• Improved aesthetics compared to ABS and PLA
  • Key industries: Consumer products, defense applications, automotive, and aviation
PLA vs ABS Filament: ASA

PRO HT: High Temperature Filament

PRO HT, BigRep’s flagship material, is the most popular filament amongst BigRep customers and users. With a softening resistance up to 115 °C, it has significant increase in temperature resistance compared to the average PLA, making it ideal for practical, end-use applications. In addition, PRO HT is FDA compliant for food safety and meets all requirements of EU Directives for food contact. Derived from organic compounds, PRO HT is biodegradable under the correct conditions and has a much lower ecological impact than other plastics derived from fossil fuels. Most common applications include consumer products, packaging, general prototyping, manufacturing and low production tooling.

  • Simple to print and easy post processing
  • Low warping and shrinkage
  • Biodegradable
  • Heat resistance up to 115 °C
PLA vs ABS Filament: PRO-HT
PRO HT - High Temperature 3D Printing Filament

HI-TEMP CF: Carbon Fiber Filament

Carbon fiber materials are unique and fairly new to the 3D printing industry. Highly stiff and incredibly durable, HI-TEMP CF is heat resistant up to 115 °C and perfect for many tooling applications. For example, thermoforming, pattern and mold making will use HI-TEMP CF for class A surface finish and low moisture absorption.

Compared to many other thermoplastics, the carbon fiber attributes provide significant strength capabilities (>65 MPa) and is recommended as a superior alternative to ASA for functional prototyping or production. HI-TEMP CF is robust and resilient to withstand harsh manufacturing environments.

  • Jigs, Fixtures, and Tooling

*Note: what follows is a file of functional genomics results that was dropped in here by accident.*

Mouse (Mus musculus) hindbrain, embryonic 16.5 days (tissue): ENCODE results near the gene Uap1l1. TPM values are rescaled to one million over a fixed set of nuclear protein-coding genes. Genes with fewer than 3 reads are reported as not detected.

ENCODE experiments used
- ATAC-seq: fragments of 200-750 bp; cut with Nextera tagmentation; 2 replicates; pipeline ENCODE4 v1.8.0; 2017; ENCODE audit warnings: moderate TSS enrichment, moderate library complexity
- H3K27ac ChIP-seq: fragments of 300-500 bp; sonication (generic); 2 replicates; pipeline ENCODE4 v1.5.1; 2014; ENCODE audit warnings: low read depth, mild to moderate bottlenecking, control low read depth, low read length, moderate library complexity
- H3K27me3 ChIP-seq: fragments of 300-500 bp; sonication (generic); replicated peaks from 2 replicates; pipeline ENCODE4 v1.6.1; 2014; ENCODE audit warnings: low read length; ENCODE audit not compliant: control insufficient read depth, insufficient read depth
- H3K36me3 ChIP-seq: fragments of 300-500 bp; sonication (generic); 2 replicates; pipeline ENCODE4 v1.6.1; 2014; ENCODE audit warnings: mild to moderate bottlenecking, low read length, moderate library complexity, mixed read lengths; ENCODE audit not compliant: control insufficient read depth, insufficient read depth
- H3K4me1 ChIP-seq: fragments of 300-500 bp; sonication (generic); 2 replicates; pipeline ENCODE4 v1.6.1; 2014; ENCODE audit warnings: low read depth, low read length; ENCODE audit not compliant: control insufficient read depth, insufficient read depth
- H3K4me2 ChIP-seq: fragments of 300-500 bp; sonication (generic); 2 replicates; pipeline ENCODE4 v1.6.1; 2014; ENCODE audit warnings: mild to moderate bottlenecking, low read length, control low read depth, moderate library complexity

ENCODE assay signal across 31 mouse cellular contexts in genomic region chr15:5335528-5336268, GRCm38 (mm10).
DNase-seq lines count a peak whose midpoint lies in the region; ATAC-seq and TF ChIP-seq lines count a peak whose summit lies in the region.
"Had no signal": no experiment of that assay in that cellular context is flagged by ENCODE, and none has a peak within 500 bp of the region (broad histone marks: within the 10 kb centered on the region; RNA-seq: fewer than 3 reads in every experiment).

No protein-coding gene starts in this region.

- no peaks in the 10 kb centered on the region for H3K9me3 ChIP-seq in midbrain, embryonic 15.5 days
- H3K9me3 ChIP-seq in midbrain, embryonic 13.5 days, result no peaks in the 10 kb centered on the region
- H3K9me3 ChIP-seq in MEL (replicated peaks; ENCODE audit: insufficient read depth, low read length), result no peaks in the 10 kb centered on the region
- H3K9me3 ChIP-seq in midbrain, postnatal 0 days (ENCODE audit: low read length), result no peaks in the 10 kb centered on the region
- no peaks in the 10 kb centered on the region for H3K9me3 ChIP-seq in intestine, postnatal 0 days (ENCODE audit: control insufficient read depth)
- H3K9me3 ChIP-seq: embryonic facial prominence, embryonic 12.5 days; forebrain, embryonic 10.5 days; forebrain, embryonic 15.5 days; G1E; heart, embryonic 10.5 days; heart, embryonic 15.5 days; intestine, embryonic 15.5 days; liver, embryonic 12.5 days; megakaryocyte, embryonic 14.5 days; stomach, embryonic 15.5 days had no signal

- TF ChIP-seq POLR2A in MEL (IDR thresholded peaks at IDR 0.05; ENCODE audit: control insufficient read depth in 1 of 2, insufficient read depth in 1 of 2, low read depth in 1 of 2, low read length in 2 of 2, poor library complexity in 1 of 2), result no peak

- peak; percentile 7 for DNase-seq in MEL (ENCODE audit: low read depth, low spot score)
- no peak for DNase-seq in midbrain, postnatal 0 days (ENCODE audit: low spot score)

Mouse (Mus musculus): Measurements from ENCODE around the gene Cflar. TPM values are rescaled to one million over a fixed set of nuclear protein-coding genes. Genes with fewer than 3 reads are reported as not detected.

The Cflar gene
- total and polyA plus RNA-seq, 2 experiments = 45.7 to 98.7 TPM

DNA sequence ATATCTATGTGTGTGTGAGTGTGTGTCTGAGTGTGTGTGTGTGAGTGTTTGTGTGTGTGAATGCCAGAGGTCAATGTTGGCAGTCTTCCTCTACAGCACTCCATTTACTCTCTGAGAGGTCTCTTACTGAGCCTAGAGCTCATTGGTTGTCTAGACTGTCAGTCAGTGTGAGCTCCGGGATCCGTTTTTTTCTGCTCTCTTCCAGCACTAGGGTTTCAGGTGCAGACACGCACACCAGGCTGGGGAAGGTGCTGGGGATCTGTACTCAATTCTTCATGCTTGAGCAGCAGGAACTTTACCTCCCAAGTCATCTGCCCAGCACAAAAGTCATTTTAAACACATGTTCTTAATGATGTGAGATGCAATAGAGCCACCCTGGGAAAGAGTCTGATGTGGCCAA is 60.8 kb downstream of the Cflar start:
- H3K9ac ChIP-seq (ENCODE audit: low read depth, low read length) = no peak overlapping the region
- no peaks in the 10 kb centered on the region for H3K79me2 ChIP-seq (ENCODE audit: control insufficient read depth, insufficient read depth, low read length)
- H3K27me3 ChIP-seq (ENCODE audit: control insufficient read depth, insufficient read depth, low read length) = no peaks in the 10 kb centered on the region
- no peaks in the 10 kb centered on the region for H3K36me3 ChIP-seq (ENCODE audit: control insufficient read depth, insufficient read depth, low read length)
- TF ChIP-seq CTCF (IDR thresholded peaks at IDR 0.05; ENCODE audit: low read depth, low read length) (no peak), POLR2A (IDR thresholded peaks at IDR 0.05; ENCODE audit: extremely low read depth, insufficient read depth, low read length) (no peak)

• Automotive prototyping and production
  • Assembly line, manufacturing, and production
  • Tensile strength (ISO 527) | 65 MPa
PLA vs ABS Filament: HI-TEMP CF Carbon Fiber Filament
Production Tool From Carbon Fiber Filament
Positioning jig for car production 3D printed with HI-TEMP CF

Conclusion

How to truly maximize the right filament for your application? When it comes to general prototyping, all of these materials can be considered and will most likely yield positive results for your product development. However, prototyping goes beyond just form, fit and function so we recommend taking a deeper dive into specific material characteristics to determine which makes the most sense for you. When it comes to production, it’s very important to consider the mechanical properties of your chosen material and how it will perform. Tooling or end-use products are required to meet certain standards and more often than not, sacrifices cannot be made.

To simplify, we recommend:

  • PLA and ABS for simple prototype development.
  • If you own BigRep 3D printer equipment, reach out to us to learn about PLX and the time savings it can provide.
  • If you’re looking for UV stability or slightly better strength performance for prototyping or production, we recommend ASA.
  • Finally, PRO HT and HI-TEMP CF are the most robust materials for low volume production, tooling or any other application that requires parts to perform in harsh environments.

Check out our wide range of 3D printing filaments and find the right material for your application: